And so I became a spy. Every morning I set my alarm for a half hour earlier than I was used to, and instead of turning left at the end of my street I turned right. My new path to the Donne School campus was roundabout, but it took me past Lev and Vera's house in a neighborhood two
ticks more upscale than my own. Their street was beautifully leafy, green in the summer, then golden, then bare; now it was springtime, and the ground was pocked with the pale, bent figures of emerging crocuses. There was a particular mother who, in that period, sometimes walked the street with her infant girl at six
., hushing the child on her shoulder or else pointing out bluebirds in the trees; it reminded me of the walks I used to take through Maple Hill during my first winter, when everything was limned with ice. An innocence, I suppose, shared between both.

Over time, I got good at pretending to be casual, checking my lipstick in a pocket mirror or stooping down to tie my shoe. Buying myself a minute or two to dawdle without calling attention to myself. I watched Vera carry a coffee cup—or was it tea?—through a doorway (I presumed from the kitchen) and up to the bay window in the front of the house. She rarely lingered long, but I enjoyed seeing how her hair changed from day to day. Loose waves, low chignon; visible static or perfectly smooth. In the mornings she always wore a kimono-style dressing gown of purple and white, which made her look a bit like a magician.

After she disappeared from my view I'd walk on and arrive at the greenhouse by six forty-five, unlocking it with my black metal key and breathing deep the sweet wet mix of mineral and vegetable, oxygen pulsing from the space's veins. Sometimes I'd stop and gag for a moment, trying to force out the sickness that settled, more and more often, in the pit of my stomach. Work was the only place I could feel normal.

And work I did. I checked for insect infestations with a level of attention normally reserved (or so I assume) for technicians monitoring dials at the making of a bomb. I coddled my favorites. The small saguaro cactus I'd acquired at the beginning of my tenure had gone gangrenous—it was too hard to keep it dry, especially since I'd made the mistake of potting it first with a mixture of peat soil, which “absolutely invited mites” as John so helpfully put it. The bottom shriveled up like a raisin, and the top looked pale all the time, with weak spots. But instead of giving up I checked on it every day, repotting it with a great deal of sand and moving it around the greenhouse to make sure it never got sunburned or spent too long languishing in the shade. I helped Donne girls sprout pea
pods, and grew a new variety of tomato for the cafeteria on Hilda's request: a fussy plant we started from seeds her mother sent over from their home garden in Nebraska. John and I added goldfish to the lily pond, and occasionally they splashed startlingly in the quiet.

What I wanted to know was whatever marinated in Vera's core. The small and secret preferences. Did she like tea biscuits brought over from England? Did she sneeze when she cracked too much pepper on her food? When she saw the color yellow, did she hear bells, and when she hummed to herself were the notes blue and green and melancholic? Was there pity in her marrow? I often returned to the house at lunchtime and saw her sweeping away on foot to who knows where; Lev always took the car, although he readily admitted that she was the better driver, and wherever she went she had no interest in taxis or buses or limousines. Her purses always matched her shoes, and both were sensible but stylish: a low heel that still somehow managed to make her legs look longer, her ankles slim. She had perfected that purposeful stride which generates gyrational speed from a sexual wobble at the hips. In May she stepped on a robin's eggshell, crushing it beneath her toe. I don't know why I thought any of this would help me.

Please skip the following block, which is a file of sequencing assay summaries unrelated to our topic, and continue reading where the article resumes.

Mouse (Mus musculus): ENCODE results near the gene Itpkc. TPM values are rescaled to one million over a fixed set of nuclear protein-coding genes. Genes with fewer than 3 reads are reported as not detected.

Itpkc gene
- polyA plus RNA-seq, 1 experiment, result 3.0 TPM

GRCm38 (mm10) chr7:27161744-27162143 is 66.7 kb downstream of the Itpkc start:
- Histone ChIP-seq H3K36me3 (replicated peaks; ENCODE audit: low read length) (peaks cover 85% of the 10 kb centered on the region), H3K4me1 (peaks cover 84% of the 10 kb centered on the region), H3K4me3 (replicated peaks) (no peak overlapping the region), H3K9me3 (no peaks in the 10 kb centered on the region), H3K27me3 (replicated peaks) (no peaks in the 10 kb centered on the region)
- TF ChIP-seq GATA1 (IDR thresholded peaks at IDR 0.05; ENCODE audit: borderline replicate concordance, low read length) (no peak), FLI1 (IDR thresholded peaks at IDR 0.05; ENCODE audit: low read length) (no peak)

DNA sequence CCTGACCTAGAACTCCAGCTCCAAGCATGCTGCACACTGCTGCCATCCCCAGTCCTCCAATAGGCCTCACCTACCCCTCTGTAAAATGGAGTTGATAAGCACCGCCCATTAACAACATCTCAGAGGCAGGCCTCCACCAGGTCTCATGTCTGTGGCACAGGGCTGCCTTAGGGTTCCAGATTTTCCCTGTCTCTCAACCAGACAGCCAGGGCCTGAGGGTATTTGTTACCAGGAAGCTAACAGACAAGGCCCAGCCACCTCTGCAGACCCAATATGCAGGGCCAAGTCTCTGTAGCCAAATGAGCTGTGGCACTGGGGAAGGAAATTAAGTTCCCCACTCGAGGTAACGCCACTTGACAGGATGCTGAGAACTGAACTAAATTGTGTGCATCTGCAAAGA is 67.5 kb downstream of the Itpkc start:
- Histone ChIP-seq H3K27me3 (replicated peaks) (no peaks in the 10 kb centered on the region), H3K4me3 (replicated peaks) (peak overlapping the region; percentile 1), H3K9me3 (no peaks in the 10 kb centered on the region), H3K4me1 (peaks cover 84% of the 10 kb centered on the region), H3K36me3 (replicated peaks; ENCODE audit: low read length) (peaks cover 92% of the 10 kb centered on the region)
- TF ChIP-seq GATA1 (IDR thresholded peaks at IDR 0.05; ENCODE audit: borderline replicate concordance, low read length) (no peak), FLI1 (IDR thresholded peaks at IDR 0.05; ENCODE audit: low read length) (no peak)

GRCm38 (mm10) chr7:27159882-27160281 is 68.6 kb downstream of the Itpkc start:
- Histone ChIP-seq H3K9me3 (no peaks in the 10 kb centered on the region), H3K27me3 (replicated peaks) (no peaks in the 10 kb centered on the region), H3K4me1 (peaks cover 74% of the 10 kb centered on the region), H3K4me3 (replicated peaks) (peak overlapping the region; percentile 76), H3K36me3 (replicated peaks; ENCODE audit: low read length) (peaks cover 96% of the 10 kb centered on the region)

I tried to follow her once when she left the house, but without turning around or even—to my knowledge—realizing I was there, she took evasive maneuvers involving a flower garden and a row of parked mail trucks, each identical. She always did have a habit of disappearing at the trickier moments. Nonetheless, there is no level, I found, of cruelty or savvy in a victim that makes you feel better about contemplating her murder. Not better, no, but perhaps more accustomed. I wondered if maybe she was unhappy in her marriage, if anyone had ever felt sorry for her, in all her life. I wondered if she was doing wicked things to Lev's manuscripts, remembering that word she'd scrawled:
. The longer I spent around Vera and my plants, the more the tenor and tone of the projects bled into one another. If Lev was right, and she and I were like two roses from one bush, then we were just dead-heading old flowers to allow for new growth. In this case: her head, my growth. A fairly painless and ordinary process for most gardeners that grew more and more difficult for me, until I found
myself sobbing down the front of my shirt, staring at the pruning shears in my hand like an absolute imbecile.


Point of interest: when you prune a plant, a certain number of them actually bleed. Take the rubber plant, or ficus, common to office desks and dusty shelves. If you cut a bit away with a knife—making sure to cut towards your thumb, to maintain control and avoid slicing open your hand; there are tendons in there that can roll back all the way to the elbow—a thick white syrup will pour out down the stem. Eventually the wound will callus and the plant will heal, not only growing in a more attractive or convenient direction but often sprouting two to four new stems, getting bushier and bushier for all you cut away. Which sounds, from a certain angle, like a threat: it hemorrhages as you plunge in the knife, but after that gets stronger and fitter, shedding limbs like so many shirts and stockings, lingerie dangled off the end of a finger before dropping, drifting to the ground.